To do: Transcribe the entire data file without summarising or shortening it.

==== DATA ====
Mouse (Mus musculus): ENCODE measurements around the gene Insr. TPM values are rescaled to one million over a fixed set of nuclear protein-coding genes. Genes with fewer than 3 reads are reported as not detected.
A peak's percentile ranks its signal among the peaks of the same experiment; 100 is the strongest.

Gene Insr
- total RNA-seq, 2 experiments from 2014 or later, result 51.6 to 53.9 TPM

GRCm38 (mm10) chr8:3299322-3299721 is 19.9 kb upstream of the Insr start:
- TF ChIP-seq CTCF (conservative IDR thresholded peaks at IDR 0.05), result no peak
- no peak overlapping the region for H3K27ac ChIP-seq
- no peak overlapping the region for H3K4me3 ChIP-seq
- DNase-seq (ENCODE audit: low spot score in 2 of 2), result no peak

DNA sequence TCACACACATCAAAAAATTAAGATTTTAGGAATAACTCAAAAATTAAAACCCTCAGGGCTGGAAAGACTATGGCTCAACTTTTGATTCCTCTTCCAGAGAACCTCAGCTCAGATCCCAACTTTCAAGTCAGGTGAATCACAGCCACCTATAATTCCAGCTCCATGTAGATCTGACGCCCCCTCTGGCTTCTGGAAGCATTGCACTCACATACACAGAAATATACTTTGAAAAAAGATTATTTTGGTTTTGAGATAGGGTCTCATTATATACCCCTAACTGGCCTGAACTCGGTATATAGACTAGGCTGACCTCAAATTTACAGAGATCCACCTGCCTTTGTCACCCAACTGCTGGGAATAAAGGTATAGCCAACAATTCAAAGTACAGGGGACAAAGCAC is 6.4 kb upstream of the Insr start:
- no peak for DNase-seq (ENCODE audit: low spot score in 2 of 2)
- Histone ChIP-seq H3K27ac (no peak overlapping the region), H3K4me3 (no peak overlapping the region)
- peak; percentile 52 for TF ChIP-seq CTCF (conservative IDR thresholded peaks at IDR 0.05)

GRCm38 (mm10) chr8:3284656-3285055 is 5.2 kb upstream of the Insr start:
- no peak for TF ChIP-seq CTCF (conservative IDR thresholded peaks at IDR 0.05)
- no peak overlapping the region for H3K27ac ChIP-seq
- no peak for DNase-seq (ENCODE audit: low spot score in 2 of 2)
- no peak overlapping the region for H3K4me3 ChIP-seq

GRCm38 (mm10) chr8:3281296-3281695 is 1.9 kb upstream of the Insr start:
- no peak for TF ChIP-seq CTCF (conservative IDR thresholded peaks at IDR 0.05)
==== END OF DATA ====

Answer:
Mouse (Mus musculus): ENCODE measurements around the gene Insr. TPM values are rescaled to one million over a fixed set of nuclear protein-coding genes. Genes with fewer than 3 reads are reported as not detected.
A peak's percentile ranks its signal among the peaks of the same experiment; 100 is the strongest.

Gene Insr
- total RNA-seq, 2 experiments from 2014 or later, result 51.6 to 53.9 TPM

GRCm38 (mm10) chr8:3299322-3299721 is 19.9 kb upstream of the Insr start:
- TF ChIP-seq CTCF (conservative IDR thresholded peaks at IDR 0.05), result no peak
- no peak overlapping the region for H3K27ac ChIP-seq
- no peak overlapping the region for H3K4me3 ChIP-seq
- DNase-seq (ENCODE audit: low spot score in 2 of 2), result no peak

DNA sequence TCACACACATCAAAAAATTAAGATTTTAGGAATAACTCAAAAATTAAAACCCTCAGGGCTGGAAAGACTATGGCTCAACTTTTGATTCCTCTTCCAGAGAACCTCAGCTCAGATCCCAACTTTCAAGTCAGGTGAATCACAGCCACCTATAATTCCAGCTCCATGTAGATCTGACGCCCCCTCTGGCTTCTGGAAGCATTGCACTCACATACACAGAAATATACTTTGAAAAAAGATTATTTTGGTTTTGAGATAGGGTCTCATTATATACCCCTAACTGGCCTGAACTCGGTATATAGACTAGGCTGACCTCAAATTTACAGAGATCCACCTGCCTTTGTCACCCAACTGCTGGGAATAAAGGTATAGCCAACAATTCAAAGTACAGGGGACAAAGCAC is 6.4 kb upstream of the Insr start:
- no peak for DNase-seq (ENCODE audit: low spot score in 2 of 2)
- Histone ChIP-seq H3K27ac (no peak overlapping the region), H3K4me3 (no peak overlapping the region)
- peak; percentile 52 for TF ChIP-seq CTCF (conservative IDR thresholded peaks at IDR 0.05)

GRCm38 (mm10) chr8:3284656-3285055 is 5.2 kb upstream of the Insr start:
- no peak for TF ChIP-seq CTCF (conservative IDR thresholded peaks at IDR 0.05)
- no peak overlapping the region for H3K27ac ChIP-seq
- no peak for DNase-seq (ENCODE audit: low spot score in 2 of 2)
- no peak overlapping the region for H3K4me3 ChIP-seq

GRCm38 (mm10) chr8:3281296-3281695 is 1.9 kb upstream of the Insr start:
- no peak for TF ChIP-seq CTCF (conservative IDR thresholded peaks at IDR 0.05)